improve access of education for all underserved and underrepresented communities. The project outreaches to undocumented students, parents, academic counselors and the greater Los Angeles community in an effort to raise awareness about academic and financial resources available for undocumented students. With these resources, undocumented students can surpass the seemingly insurmountable goal of reaching higher education. Given their immigration status, undocumented students face struggles in affording higher education because they cannot apply for financial aid, and scholarships available are very limited. The project’s goal in our communities is the accessibility for relevant information and resources.


The AB 540 Project provides informational workshops, presentations for community organizations, community colleges, and high schools in the greater Los Angeles Area. In 20102011 school year, the Project held approximately 50 workshops. This year the Project so far has facilitated 30 workshops. The Project commits an academic school year to mentoring 20 undocumented students by establishing a site at their high school, this year being the Magnolia Science Academy in Reseda, CA. This is to ensure that these students benefit from Assembly Bill 540 in their pursuit of higher education. The project works closely with these students to provide them resources, scholarship information, skill building, academic and moral support.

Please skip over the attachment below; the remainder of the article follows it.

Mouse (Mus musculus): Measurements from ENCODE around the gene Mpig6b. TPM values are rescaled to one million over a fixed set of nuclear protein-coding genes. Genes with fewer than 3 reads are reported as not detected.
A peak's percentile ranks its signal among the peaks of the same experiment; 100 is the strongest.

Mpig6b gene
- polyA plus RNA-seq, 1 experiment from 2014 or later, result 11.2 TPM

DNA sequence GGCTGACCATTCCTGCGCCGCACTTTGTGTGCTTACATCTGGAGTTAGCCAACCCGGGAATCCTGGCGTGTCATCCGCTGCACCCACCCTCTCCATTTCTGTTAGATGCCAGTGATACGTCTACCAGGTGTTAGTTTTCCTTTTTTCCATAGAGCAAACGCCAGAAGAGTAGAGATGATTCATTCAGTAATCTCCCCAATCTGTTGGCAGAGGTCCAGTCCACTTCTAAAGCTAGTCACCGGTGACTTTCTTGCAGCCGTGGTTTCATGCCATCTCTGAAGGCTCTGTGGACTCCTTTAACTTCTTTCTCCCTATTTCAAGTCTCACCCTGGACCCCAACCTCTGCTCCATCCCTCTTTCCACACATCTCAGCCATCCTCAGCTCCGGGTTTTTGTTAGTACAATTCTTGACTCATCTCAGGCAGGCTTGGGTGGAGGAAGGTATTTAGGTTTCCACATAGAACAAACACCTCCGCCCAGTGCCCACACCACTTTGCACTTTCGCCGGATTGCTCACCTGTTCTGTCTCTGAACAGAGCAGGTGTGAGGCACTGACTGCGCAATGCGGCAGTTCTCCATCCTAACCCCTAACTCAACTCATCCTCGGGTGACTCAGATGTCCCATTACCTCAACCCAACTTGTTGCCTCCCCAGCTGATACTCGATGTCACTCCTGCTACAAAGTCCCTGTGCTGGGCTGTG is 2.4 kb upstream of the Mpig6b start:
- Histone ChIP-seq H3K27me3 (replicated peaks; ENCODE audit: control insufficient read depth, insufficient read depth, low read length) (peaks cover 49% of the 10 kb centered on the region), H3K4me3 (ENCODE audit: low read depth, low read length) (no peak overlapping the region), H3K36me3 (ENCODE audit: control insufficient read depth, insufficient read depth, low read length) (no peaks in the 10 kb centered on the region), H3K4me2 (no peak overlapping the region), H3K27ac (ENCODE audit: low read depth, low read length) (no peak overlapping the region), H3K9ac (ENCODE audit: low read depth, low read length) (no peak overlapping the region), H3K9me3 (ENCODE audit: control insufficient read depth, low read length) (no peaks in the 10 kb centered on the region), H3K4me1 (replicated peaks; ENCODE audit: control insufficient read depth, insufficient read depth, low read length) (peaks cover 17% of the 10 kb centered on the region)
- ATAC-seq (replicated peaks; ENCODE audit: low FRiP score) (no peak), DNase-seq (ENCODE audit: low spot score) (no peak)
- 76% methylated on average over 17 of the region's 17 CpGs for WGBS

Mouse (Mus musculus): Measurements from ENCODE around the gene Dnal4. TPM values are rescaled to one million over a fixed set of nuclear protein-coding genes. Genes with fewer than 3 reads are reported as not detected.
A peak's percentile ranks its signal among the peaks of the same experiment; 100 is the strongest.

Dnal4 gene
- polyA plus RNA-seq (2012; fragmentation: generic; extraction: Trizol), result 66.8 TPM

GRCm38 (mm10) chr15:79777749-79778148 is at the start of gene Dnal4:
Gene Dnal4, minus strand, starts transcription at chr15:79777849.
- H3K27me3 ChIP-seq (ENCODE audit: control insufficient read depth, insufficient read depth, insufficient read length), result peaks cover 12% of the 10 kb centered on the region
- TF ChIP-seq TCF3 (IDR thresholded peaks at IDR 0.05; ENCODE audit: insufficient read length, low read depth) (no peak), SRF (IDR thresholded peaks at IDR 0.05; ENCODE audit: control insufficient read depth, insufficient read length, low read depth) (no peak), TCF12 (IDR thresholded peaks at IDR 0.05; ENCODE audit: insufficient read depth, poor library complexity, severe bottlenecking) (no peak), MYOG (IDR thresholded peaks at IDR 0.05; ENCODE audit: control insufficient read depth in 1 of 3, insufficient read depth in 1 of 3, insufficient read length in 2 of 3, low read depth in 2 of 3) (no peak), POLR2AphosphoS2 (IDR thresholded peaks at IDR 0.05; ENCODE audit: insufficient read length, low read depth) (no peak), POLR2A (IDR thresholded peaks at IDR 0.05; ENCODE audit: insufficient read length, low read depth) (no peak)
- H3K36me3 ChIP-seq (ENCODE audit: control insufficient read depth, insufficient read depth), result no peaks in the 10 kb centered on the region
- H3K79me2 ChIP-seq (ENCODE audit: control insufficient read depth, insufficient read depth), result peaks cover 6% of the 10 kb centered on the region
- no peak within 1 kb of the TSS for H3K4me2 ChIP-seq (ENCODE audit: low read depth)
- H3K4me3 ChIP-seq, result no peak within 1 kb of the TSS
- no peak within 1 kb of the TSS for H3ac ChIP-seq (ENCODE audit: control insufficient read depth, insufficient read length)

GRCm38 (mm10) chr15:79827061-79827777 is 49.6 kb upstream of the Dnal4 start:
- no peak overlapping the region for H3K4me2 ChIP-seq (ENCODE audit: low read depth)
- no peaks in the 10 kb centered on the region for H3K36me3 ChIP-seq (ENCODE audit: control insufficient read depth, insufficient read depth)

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Counselor’s Conference We were extremely privileged to hold our Fourth Annual Counselor’s Conference this year at the Miguel Contreras Learning Complex. Our five project directors did an amazing job of organizing the conference that aims to continue informing counselors and other administrators about the importance of AB 540, the Federal and California DREAM Act, and financial resources for undocumented students. As well as organizing, they did a remarkable job of outreaching to counselors all over southern California by having over one hundred people rsvp to the conference. With the recent passage of the California DREAM Act, we had one of our first opportunities to educate people about this amazing victory for undocumented students and make them aware about the expansion of financial resources available to undocumented students. The Counselor’s Conference always aspires to provide counselors and administrators the necessary resources and information for them to be able to guide their undocumented high school students to higher education through a series of workshops. One of the most powerful events of the day happened when students from different places in their UCLA career participated in the panel where they were able to talk openly about their struggles as undocumented students at UCLA. Counselors were able to hear about students who along with commuting several hours also have to work to pay for their tuition at UCLA. By hearing these experiences from students, we hope counselors will be able to give their students the necessary support to continue their education. The Conference as always was a success because we were able to dispel myths and misconceptions counselors may have about the complex situation of undocumented students and we had the opportunity to create new allies with the counselors in attendance.